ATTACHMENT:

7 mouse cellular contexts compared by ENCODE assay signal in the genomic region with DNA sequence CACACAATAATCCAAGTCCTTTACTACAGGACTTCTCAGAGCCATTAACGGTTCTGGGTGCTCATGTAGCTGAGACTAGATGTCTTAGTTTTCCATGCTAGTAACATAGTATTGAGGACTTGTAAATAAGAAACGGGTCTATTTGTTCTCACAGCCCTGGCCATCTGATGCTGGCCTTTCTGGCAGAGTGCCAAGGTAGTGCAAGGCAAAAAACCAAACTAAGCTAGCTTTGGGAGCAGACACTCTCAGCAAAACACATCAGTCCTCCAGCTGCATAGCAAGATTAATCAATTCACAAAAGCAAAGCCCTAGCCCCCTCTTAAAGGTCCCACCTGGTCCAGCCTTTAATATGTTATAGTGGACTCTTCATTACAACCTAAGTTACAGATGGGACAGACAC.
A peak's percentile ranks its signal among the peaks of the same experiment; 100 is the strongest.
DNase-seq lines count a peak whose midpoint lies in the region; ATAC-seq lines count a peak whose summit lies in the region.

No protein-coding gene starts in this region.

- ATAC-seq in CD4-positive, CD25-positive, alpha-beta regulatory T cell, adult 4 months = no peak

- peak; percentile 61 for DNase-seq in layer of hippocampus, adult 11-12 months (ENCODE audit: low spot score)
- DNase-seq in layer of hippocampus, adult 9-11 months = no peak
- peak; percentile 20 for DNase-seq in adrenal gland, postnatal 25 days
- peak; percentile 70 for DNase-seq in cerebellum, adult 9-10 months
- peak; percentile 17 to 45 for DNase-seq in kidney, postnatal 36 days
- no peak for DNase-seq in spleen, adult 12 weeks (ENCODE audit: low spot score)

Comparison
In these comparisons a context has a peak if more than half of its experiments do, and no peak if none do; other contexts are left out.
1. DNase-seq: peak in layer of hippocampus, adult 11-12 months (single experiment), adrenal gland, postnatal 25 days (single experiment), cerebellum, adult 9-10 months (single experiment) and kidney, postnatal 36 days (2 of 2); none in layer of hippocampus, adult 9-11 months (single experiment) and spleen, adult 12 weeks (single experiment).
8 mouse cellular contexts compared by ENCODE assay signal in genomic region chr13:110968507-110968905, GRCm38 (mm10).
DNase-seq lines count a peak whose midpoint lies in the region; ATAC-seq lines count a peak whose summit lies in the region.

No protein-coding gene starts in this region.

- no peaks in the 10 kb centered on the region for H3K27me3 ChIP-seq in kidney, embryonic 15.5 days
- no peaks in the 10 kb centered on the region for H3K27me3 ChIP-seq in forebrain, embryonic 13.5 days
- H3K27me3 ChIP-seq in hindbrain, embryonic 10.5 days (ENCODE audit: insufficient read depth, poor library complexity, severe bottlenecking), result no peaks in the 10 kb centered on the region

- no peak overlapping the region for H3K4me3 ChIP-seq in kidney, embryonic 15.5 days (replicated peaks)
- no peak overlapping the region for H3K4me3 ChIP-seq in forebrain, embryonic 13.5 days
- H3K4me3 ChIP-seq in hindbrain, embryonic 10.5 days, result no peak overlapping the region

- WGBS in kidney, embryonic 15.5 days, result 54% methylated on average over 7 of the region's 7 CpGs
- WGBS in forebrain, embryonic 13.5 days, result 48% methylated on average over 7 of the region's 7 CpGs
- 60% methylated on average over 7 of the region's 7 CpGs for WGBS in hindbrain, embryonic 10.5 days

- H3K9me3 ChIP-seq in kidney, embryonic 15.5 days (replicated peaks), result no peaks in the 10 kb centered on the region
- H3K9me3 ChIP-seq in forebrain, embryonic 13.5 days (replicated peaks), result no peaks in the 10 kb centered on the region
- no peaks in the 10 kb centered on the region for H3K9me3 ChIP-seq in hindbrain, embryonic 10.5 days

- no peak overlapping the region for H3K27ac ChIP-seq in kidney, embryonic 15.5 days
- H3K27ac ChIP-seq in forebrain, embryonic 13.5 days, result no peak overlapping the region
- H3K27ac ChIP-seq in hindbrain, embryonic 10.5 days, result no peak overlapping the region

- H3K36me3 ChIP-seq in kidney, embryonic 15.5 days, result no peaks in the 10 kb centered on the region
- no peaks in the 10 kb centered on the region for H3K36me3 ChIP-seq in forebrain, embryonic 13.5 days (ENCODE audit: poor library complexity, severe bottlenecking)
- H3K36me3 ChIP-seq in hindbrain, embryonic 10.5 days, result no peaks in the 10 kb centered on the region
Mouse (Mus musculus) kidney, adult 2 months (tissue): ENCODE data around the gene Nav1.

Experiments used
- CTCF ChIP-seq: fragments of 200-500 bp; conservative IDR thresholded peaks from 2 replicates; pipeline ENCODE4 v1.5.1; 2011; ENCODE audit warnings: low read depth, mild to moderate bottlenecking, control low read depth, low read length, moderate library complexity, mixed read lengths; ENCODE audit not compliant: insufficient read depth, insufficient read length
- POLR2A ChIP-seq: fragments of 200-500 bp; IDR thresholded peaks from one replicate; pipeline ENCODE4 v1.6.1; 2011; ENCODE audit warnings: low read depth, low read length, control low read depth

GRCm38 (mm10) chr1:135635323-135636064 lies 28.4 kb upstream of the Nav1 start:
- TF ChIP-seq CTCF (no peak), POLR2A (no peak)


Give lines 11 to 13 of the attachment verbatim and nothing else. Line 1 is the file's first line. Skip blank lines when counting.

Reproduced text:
- no peak for DNase-seq in spleen, adult 12 weeks (ENCODE audit: low spot score)

Comparison
In these comparisons a context has a peak if more than half of its experiments do, and no peak if none do; other contexts are left out.